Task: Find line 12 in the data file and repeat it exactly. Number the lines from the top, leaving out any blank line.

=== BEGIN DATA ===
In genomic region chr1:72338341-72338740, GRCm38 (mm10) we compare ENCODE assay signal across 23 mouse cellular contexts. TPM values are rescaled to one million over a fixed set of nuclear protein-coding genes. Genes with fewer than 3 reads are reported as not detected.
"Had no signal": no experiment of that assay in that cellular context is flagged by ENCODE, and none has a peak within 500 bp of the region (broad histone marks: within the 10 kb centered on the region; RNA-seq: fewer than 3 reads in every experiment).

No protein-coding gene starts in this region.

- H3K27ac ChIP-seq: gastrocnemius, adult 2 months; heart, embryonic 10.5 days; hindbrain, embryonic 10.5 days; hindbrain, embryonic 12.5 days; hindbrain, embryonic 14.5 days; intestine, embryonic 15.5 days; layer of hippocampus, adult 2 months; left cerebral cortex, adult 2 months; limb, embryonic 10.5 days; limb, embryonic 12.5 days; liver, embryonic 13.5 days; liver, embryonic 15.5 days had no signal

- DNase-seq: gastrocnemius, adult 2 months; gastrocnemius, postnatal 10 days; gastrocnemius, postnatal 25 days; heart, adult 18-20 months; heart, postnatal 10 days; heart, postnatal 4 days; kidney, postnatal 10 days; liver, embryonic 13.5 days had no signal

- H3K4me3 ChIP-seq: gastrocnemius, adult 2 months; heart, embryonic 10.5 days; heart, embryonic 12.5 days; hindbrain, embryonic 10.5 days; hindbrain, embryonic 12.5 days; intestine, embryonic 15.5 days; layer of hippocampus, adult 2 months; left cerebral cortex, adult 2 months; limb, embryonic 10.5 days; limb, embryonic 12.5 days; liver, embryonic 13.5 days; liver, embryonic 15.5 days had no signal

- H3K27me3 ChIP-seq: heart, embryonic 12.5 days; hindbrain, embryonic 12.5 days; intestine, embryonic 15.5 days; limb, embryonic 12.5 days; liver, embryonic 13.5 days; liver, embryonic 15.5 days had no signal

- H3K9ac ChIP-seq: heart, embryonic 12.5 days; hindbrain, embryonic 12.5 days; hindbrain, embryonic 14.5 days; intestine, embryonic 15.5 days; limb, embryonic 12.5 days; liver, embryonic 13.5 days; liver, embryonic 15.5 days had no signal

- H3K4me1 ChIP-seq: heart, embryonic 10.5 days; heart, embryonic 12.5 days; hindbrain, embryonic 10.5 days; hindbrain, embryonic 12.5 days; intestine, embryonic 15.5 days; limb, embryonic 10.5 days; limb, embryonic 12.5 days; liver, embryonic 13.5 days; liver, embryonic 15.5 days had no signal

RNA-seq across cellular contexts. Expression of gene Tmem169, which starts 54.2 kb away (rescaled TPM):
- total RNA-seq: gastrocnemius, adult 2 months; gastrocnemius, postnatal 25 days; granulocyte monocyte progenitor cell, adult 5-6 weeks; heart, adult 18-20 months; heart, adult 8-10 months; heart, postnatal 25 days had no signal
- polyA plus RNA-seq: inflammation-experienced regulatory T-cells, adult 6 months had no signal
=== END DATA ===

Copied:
- polyA plus RNA-seq: inflammation-experienced regulatory T-cells, adult 6 months had no signal